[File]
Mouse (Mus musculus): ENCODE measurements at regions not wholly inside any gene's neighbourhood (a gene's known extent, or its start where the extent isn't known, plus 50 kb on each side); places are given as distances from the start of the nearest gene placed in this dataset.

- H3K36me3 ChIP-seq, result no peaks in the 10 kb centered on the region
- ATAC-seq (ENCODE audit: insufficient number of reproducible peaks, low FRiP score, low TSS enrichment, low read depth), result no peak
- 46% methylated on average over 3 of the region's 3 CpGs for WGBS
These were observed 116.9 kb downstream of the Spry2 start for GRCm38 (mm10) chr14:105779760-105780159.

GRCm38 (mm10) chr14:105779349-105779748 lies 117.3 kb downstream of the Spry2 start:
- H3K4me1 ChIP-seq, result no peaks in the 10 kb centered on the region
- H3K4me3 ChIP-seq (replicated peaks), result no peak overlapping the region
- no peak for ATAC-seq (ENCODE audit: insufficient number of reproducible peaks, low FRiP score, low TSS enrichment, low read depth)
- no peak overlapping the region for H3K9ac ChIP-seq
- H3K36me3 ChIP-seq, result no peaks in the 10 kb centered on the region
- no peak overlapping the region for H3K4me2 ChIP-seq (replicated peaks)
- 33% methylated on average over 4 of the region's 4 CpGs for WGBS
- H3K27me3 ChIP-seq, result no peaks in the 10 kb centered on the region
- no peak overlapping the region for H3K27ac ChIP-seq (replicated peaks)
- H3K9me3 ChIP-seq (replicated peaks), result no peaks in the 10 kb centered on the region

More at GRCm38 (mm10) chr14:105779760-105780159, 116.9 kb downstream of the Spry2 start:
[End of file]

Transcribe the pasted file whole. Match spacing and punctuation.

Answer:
Mouse (Mus musculus): ENCODE measurements at regions not wholly inside any gene's neighbourhood (a gene's known extent, or its start where the extent isn't known, plus 50 kb on each side); places are given as distances from the start of the nearest gene placed in this dataset.

- H3K36me3 ChIP-seq, result no peaks in the 10 kb centered on the region
- ATAC-seq (ENCODE audit: insufficient number of reproducible peaks, low FRiP score, low TSS enrichment, low read depth), result no peak
- 46% methylated on average over 3 of the region's 3 CpGs for WGBS
These were observed 116.9 kb downstream of the Spry2 start for GRCm38 (mm10) chr14:105779760-105780159.

GRCm38 (mm10) chr14:105779349-105779748 lies 117.3 kb downstream of the Spry2 start:
- H3K4me1 ChIP-seq, result no peaks in the 10 kb centered on the region
- H3K4me3 ChIP-seq (replicated peaks), result no peak overlapping the region
- no peak for ATAC-seq (ENCODE audit: insufficient number of reproducible peaks, low FRiP score, low TSS enrichment, low read depth)
- no peak overlapping the region for H3K9ac ChIP-seq
- H3K36me3 ChIP-seq, result no peaks in the 10 kb centered on the region
- no peak overlapping the region for H3K4me2 ChIP-seq (replicated peaks)
- 33% methylated on average over 4 of the region's 4 CpGs for WGBS
- H3K27me3 ChIP-seq, result no peaks in the 10 kb centered on the region
- no peak overlapping the region for H3K27ac ChIP-seq (replicated peaks)
- H3K9me3 ChIP-seq (replicated peaks), result no peaks in the 10 kb centered on the region

More at GRCm38 (mm10) chr14:105779760-105780159, 116.9 kb downstream of the Spry2 start: